Why I Support the Palestinian Right of Return

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(Photo: Ryan Rodrick Beiler/Activeststills.org)

If there’s one thing that virtually all Zionists can agree upon, from the political right to left and everywhere in between, it is their abject unwillingness to accept the Palestinian right of return.

There is an almost visceral quality to this rejection, which is invariably presented as an existential necessity, rather than a political argument. Read here, for instance, the comments of the relatively moderate Israeli journalist Yossi Klein Halevi:

The right of return is a euphemism for the destruction of Israel through demographic assault: Overwhelmed with bitter Palestinian refugees raised on hatred, the Jewish state would implode.

Amos Oz, poet laureate of the Israeli peace movement, used identical rhetoric in a 2013 NY Times interview:

The right of return is a euphemism for the liquidation of Israel. Even for a dove like myself this is out of the question.

Since Palestinian civil society issued its call for Boycott, Divest and Sanctions, which includes the goal of “respecting, protecting and promoting” the Palestinian right of return, many now claim that supporting BDS – a nonviolent call for equality, freedom and human rights – is itself tantamount to calling for the destruction of the state of Israel. The progressive American Jewish commentator Peter Beinart has written versions of this position repeatedly over the years:

(BDS) calls not only for boycotting all Israeli products and ending the occupation of the West Bank but also demands the right of millions of Palestinian refugees to return to their homes — an agenda that, if fulfilled, could dismantle Israel as a Jewish state.

Conveniently lost amidst all the rhetoric, however, is the fact that the right of return is a legitimately claimed right that is enshrined in international law. And therein lies the crux of the matter. Beinart’s point actually makes it very clear: the choice we ultimately face is one between a Jewish state vs. international law, justice and human rights for all.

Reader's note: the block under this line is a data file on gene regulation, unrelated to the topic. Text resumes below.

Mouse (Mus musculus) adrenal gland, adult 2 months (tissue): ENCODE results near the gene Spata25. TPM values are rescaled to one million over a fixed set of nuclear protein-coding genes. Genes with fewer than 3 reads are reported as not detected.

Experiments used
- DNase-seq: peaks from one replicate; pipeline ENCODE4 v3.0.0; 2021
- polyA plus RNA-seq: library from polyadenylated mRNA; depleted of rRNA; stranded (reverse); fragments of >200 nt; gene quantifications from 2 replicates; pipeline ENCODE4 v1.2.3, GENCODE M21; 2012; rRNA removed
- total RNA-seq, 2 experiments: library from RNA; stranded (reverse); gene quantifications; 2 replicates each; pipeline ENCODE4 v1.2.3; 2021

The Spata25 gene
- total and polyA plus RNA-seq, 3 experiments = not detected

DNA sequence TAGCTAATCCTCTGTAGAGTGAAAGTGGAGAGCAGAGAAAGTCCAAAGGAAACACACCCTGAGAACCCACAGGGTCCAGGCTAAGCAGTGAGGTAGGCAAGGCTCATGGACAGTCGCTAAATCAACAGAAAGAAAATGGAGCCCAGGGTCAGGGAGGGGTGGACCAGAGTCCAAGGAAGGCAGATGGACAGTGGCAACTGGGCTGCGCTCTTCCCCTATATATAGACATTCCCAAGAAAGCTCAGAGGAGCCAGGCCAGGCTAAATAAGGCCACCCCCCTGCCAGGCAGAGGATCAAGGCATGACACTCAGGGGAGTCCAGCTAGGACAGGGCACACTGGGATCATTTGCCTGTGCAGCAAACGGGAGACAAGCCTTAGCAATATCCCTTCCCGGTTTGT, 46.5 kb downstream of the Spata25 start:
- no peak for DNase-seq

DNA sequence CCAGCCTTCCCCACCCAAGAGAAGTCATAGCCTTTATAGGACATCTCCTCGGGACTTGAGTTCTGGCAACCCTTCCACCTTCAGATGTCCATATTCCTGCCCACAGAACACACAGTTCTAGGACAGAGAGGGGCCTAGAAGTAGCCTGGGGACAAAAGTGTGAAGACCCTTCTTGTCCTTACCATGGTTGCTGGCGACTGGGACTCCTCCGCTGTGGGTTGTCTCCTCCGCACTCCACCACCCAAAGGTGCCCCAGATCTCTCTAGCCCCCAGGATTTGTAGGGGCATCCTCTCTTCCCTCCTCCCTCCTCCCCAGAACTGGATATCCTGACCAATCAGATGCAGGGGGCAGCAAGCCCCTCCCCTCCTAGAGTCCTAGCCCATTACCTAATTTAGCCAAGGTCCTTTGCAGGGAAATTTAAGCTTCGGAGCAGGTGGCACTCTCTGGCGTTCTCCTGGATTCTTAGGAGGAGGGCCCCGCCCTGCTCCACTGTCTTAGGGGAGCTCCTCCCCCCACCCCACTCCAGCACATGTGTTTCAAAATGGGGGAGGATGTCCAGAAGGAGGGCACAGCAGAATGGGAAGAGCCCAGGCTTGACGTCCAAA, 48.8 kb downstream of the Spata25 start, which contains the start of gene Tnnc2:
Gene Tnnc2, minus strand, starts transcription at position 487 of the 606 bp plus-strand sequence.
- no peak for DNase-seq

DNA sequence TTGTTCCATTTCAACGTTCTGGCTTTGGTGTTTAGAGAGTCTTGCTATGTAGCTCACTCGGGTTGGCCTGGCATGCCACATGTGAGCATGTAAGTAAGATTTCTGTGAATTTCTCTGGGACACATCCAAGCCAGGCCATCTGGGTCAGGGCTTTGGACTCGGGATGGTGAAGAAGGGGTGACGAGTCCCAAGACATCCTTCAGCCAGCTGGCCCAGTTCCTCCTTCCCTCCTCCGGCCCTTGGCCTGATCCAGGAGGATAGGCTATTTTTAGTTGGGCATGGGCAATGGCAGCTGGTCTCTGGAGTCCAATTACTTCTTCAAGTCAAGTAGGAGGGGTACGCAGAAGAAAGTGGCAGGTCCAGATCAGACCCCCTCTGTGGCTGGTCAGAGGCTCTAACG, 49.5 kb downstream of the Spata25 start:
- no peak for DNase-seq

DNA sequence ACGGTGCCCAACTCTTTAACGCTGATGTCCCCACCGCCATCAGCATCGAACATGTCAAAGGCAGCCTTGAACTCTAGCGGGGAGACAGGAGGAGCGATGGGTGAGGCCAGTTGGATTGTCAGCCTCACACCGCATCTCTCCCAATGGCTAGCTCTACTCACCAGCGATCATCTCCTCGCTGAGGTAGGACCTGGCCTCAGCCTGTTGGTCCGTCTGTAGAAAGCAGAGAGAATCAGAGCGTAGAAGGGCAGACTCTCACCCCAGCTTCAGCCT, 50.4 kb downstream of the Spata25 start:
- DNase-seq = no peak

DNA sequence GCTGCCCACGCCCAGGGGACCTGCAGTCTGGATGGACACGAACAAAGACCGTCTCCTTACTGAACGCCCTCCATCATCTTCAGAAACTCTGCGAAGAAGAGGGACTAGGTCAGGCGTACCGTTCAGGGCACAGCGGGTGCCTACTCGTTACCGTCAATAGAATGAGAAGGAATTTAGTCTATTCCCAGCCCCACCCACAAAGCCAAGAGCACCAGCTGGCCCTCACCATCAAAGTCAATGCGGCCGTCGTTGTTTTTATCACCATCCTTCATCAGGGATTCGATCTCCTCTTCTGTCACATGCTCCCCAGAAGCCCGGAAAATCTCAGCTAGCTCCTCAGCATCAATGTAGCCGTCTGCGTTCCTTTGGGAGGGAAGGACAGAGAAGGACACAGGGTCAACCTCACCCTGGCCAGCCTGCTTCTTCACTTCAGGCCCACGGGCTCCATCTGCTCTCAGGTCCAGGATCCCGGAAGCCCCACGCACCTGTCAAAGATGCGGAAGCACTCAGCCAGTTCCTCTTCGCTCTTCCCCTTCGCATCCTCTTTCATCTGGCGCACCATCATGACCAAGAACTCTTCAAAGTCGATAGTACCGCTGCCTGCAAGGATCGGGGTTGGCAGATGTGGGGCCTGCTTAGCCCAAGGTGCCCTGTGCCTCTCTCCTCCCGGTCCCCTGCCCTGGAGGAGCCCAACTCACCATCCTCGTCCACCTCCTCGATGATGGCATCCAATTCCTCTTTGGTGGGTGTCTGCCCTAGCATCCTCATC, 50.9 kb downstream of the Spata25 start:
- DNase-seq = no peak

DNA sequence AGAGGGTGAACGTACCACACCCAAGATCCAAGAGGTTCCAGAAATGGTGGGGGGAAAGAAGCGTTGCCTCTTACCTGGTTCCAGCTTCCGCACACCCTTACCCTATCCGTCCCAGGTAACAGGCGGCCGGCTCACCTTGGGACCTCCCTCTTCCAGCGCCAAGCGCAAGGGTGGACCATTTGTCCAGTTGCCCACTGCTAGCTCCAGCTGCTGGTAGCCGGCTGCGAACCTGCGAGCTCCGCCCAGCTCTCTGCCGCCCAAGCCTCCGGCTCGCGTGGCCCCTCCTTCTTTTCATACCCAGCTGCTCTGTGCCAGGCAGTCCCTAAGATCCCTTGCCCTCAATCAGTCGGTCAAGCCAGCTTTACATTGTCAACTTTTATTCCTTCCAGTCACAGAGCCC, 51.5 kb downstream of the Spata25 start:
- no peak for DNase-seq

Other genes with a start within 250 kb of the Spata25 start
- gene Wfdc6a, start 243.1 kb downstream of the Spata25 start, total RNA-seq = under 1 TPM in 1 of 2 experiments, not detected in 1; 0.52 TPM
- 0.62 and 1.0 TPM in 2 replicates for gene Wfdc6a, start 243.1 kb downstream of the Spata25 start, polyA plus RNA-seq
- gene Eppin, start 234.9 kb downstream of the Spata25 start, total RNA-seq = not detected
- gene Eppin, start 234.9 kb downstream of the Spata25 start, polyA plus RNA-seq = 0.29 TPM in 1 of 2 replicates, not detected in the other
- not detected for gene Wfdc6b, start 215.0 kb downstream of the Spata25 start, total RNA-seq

“The Old will Die and the Young will Forget”

Between November 1947 and October 1948, 750,000 Palestinians fled or were forcibly expelled from their homes by Jewish militias, an event Israel refers to as the War of Independence and Palestinians call collectively the Nakba (“catastrophe”). In December of 1948, as Palestinian refugees languished in camps waiting to return to their homes, the UN General Assembly adopted Resolution 194 by a majority of 34 countries, including the United States.

Article 11 of the resolution stated:

Refugees wishing to return to their homes and live at peace with their neighbours should be permitted to do so at the earliest practicable date, and that compensation should be paid for the property of those choosing not to return and for loss of or damage to property which, under principles of international law or in equity.

The government of the newly declared state of Israel, however, refused to allow dislocated Palestinians to return to their homes. Over 400 villages were completely destroyed, many of which had new Jewish settlements built upon them. In towns and cities, new Jewish immigrants moved into empty Palestinian houses that had been appropriated by Israel. And to this day, “the earliest practical date” for the return of Palestinians to their homes remains unrealized.

According to the Badil Resource Center for Palestinian Refugee and Residency Rights, there are currently 7.9 million Palestinian refugees worldwide – the largest refugee population in the world. Yet almost 70 years later, the Palestinian people continue to hold their right of return as sacrosanct – as both a  collective dream and as an inalienable right.  At the same time, virtually all Israelis and Israel advocates have dismissed the right of return as a pipe dream – a political non-starter that will never come to pass.

“The old will die and the young will forget.” This quote is often attributed  David Ben-Gurion, who reportedly made it while commenting on the future of Palestinian refugees. While there is no documentary evidence that Ben-Gurion actually uttered these words, it is clear that the prediction has not come to pass. Quite the contrary: the children and grandchildren of the 1948 refugees have not forgotten. If anything, the right of return has become an increasingly indelible aspect of Palestinian culture, famously represented by the original keys to homes in Palestine which are passed down from one family generation to the next.

As for me, I can state openly and unabashedly that I support the Palestinian people’s right of return. I believe it is their inalienable right – not a “euphemism” or cynical political ploy that can be wished, threatened or rationalized away. And I do believe that there will never be a just peace between Israelis and Palestinians until Israel honestly faces the injustices it has perpetrated against the Palestinian people and honors the right of Palestinian refugees to return to their homes.